Concrete plans and new pledges at the Climate Ambition Summit by 75 countries, businesses, sectors, cities bring Paris Agreement goals a step closer and highlight work ahead.
Global climate leaders took a major stride towards a resilient, net zero emissions future today, presenting ambitious new commitments, urgent actions and concrete plans to confront the climate crisis.
Co-convened by the United Nations, the UK and France, in partnership with Italy and Chile, on the 5th anniversary of the Paris Agreement, today’s Climate Ambition Summit marked a major milestone on the road to the crucial UN climate conference COP26 in Glasgow next November.
75 leaders from all continents outlined new commitments at the Summit. This is a clear signal that the Paris Agreement – more than ever before the compass of international action – is working to steeply increase climate action and ambition.
The Summit showed clearly that climate change is at the top of the global agenda despite our shared challenges of COVID-19, and that there is mutual understanding that the science is clear. Climate destruction is accelerating, and there remains much more to do as a global community to keep the global temperature rise to 1.5C.
However today’s Summit showed beyond doubt that climate action and ambition are on the rise. The announcements at or just before the Summit, together with those expected early next year, mean that countries representing around 65% of global CO2 emissions, and around 70% of the world’s economy, will have committed to reaching net zero emissions or carbon neutrality by early next year.
These commitments must now be backed up with concrete plans and actions, starting now, to achieve these goals, and today’s Summit delivered a surge in progress on this front.
Leading the way to Glasgow with strengthened national climate plans (NDCs)
- The number of countries coming forward with strengthened national climate plans (NDCs) grew significantly today, with commitments covering 71 countries (all EU member states are included in the new EU NDC) on display. As well as the EU NDC, a further 27 of these new and enhanced NDCs were announced at or shortly before the Summit.
- A growing number of countries (15) shifted gears from incremental to major increases. Countries committing to much stronger NDCs at the Summit, included Argentina, Barbados, Canada, Colombia, Iceland, and Peru.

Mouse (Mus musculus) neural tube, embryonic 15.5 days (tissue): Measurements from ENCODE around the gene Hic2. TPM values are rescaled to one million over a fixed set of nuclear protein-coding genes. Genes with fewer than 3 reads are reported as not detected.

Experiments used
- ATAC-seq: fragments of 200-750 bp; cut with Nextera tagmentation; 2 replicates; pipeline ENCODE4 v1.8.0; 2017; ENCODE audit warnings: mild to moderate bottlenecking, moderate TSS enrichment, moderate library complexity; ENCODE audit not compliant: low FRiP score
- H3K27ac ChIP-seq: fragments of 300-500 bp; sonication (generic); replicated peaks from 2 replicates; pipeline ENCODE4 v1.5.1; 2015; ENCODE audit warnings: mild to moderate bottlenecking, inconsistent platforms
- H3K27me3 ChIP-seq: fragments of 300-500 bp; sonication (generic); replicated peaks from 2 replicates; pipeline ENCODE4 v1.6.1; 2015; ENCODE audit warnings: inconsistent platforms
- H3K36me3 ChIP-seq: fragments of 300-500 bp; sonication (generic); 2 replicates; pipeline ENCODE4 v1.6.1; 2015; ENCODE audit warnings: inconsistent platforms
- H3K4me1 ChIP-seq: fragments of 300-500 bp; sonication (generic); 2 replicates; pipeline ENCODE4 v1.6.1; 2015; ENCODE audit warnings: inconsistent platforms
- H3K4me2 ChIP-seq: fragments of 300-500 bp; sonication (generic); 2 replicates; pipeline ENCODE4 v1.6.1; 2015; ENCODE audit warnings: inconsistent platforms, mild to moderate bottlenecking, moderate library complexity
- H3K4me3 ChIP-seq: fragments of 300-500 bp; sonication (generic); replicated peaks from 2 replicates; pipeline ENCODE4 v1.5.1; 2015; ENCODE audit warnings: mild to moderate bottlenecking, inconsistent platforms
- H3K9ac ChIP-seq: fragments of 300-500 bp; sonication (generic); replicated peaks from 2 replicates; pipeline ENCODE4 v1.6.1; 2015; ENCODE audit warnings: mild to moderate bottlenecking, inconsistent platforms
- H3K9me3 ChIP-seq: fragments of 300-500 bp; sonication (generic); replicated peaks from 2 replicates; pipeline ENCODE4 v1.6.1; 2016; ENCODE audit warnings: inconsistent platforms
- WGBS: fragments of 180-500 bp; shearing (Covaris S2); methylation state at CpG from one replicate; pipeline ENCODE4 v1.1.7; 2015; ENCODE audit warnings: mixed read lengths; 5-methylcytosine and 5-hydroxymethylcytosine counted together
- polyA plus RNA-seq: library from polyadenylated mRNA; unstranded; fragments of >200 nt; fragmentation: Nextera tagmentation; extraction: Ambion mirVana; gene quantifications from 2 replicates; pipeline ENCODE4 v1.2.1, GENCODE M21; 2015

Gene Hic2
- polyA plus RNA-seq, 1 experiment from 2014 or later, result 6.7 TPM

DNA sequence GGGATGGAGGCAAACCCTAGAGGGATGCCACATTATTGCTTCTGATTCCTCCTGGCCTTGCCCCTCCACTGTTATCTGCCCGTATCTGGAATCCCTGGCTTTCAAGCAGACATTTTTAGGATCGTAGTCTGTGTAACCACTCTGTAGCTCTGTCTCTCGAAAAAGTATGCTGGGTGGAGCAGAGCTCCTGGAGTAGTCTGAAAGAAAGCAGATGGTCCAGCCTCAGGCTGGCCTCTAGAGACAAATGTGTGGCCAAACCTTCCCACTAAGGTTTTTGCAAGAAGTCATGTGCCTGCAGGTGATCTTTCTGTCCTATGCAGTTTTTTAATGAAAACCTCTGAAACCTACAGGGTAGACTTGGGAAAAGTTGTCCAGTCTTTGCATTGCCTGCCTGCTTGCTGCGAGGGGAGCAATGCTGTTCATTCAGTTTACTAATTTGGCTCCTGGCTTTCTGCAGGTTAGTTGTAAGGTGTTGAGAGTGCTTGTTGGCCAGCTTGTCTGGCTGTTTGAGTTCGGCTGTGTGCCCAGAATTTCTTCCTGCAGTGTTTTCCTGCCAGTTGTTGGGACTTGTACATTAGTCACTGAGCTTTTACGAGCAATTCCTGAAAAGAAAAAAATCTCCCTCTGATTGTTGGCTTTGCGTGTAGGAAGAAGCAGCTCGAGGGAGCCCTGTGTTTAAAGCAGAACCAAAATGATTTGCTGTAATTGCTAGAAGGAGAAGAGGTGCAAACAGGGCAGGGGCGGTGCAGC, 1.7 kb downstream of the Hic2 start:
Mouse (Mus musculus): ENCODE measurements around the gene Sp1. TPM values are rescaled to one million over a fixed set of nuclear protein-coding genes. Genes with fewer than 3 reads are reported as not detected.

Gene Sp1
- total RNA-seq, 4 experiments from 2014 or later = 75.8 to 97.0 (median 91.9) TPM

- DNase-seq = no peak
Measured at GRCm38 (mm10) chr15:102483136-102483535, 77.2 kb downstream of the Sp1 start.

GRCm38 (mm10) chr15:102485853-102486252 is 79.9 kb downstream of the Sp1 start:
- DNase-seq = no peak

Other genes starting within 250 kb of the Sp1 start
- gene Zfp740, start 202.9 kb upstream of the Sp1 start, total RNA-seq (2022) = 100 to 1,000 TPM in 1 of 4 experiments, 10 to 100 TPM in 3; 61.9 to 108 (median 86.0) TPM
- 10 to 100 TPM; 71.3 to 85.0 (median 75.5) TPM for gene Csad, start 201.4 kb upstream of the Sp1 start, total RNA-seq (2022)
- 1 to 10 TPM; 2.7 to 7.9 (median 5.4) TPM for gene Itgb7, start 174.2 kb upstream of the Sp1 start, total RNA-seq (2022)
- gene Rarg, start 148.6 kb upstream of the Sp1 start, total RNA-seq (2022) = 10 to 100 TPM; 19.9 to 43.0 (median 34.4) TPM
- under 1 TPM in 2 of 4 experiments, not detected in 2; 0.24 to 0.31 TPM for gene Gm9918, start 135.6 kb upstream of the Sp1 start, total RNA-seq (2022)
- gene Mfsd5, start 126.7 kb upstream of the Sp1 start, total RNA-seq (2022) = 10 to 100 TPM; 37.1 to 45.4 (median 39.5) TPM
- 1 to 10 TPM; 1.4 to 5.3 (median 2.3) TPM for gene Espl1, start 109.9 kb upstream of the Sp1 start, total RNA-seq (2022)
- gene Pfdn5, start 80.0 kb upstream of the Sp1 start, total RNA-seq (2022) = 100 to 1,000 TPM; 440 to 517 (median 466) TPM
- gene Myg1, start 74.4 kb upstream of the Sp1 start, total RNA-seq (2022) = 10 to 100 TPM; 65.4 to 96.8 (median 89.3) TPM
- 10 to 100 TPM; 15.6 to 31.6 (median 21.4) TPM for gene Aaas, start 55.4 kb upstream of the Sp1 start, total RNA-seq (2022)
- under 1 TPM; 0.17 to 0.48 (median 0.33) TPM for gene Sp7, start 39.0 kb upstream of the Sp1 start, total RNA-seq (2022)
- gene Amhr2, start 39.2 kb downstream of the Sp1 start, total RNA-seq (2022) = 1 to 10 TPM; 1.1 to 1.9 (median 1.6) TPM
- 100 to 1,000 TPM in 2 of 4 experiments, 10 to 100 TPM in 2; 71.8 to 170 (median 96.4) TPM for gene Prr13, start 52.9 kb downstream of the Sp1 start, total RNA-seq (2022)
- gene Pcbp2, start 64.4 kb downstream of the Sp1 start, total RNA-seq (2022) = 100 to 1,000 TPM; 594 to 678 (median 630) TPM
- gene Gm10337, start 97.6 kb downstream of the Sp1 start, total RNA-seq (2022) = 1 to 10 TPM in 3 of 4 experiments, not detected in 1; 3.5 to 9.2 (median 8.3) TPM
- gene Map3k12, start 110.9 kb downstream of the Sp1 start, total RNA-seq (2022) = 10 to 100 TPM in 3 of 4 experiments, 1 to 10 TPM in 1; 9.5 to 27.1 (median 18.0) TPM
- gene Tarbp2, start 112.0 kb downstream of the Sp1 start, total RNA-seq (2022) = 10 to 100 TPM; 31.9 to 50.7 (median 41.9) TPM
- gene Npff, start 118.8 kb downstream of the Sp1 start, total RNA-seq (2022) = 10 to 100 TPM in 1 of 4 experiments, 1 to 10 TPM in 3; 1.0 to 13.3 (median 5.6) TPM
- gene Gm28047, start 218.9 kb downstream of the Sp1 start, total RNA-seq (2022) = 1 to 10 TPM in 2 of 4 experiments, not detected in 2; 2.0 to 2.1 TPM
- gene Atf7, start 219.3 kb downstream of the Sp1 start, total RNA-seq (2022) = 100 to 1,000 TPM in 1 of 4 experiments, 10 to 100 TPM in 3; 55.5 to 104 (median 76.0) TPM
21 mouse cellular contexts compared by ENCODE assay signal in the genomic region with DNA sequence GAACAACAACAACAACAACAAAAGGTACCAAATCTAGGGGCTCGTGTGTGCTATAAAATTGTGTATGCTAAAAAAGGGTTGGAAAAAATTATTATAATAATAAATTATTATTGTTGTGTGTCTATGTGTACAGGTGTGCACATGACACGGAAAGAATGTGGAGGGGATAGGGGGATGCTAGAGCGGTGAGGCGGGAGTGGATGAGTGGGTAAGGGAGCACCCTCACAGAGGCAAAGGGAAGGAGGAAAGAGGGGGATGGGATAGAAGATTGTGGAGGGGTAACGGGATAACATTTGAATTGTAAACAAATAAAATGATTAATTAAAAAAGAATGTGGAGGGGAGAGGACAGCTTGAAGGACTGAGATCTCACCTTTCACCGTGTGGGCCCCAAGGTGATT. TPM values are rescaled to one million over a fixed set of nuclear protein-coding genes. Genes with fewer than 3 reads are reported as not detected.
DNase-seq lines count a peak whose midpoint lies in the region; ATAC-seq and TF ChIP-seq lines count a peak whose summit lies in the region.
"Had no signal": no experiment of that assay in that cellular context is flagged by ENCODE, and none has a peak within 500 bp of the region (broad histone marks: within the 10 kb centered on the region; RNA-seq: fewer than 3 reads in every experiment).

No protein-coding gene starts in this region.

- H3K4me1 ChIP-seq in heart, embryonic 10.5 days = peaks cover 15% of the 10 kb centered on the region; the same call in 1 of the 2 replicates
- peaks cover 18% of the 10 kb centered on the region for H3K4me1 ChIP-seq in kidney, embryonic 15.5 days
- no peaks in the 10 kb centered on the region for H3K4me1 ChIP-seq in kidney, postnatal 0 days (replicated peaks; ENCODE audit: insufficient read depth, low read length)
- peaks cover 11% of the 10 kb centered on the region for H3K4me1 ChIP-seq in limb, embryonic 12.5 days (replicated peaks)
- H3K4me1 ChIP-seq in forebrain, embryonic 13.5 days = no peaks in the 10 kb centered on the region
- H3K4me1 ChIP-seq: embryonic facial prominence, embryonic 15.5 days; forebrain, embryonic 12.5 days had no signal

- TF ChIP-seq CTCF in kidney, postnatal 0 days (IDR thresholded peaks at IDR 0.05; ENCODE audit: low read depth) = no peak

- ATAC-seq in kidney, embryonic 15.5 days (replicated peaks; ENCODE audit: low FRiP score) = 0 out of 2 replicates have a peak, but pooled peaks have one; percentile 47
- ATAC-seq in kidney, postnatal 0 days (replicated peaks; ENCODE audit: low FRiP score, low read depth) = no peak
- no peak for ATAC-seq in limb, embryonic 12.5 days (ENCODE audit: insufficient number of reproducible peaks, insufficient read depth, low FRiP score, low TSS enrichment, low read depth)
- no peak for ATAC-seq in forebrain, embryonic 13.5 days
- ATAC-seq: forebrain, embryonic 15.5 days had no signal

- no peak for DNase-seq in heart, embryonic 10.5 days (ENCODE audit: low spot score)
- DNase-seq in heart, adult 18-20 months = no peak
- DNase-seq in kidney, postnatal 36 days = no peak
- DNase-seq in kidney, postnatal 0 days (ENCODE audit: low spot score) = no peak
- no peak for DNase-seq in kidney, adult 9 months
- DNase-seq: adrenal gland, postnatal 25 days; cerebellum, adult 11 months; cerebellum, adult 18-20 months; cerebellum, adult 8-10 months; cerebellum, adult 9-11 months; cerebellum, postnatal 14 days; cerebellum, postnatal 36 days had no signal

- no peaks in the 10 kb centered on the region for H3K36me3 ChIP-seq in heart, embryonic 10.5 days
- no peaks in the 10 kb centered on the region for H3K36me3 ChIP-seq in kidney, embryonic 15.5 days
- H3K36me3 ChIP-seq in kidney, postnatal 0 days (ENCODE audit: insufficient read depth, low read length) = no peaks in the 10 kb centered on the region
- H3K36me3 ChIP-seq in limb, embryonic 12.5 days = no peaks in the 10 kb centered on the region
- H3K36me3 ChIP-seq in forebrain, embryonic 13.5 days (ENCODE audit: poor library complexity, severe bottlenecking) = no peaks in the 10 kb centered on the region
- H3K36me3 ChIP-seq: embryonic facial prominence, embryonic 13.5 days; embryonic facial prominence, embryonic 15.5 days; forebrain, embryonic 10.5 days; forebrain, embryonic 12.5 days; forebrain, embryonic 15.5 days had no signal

- The leadership and strengthened NDCs delivered at the Summit mean we are now on track to have more than 50 NDCs officially submitted by the end of 2020, boosting momentum and forging a pathway forward for others to follow in the months ahead.
- Today’s announcements, together with recent commitments, send us into 2021 and the road to the Glasgow COP26 with much greater momentum. The Summit showcased leading examples of enhanced NDCs that can help encourage other countries to follow suit – particularly G20 countries.
Another stride towards a resilient, net-zero emissions future
- Following today’s Summit, 24 countries have now announced new commitments, strategies or plans to reach net zero or carbon neutrality. Recent commitments from China, Japan, South Korea, the EU and today Argentina have established a clear benchmark for other G20 countries. A number of countries at the Summit set out how they are going even further, with ambitious dates to reach net zero emissions: Finland (2035); Austria (2040) and Sweden (2045).
- Climate vulnerable countries are at the forefront of action and ambition. Barbados and the Maldives have set a highly ambitious target for achieving carbon neutrality by 2030, with the right support. Fiji, Malawi, Nauru and Nepal indicated that they are aiming for the 2050 goal.
- At the Summit, adaptation and resilience moved to centre stage. 20 countries indicated new or forthcoming commitments to protect people and nature from climate impacts. Countries, such as Ethiopia, said they were taking a whole-of-economy approach that protects people and nature, while Suriname said it is stepping up its implementation of its National Adaptation Plan. Developed countries, including the UK, Portugal and Spain, announced they were stepping up their adaptation efforts. A major new global campaign – the Race to Resilience – was also launched today, setting a goal of safeguarding 4 billion people vulnerable to climate risks by 2030 (more details below).
Speeding up the shift from grey to green economies
- Several countries set out concrete policies to implement their economy-wide targets at the Summit. Pakistan announced no new coal plants, while Israel said it was joining the growing list of countries stepping away from coal. 15 countries provided details on how they will speed up their transitions to renewable energy by 2030, including Barbados (aiming for fossil-fuel free), Vanuatu (100% renewables), and Slovakia (decarbonised power). Denmark announced it will end oil and gas exploration. India announced a new target of 450GW installed capacity of renewable energy by 2030. China committed to increasing the share of non-fossil fuel in primary energy consumption to around 25% by 2030.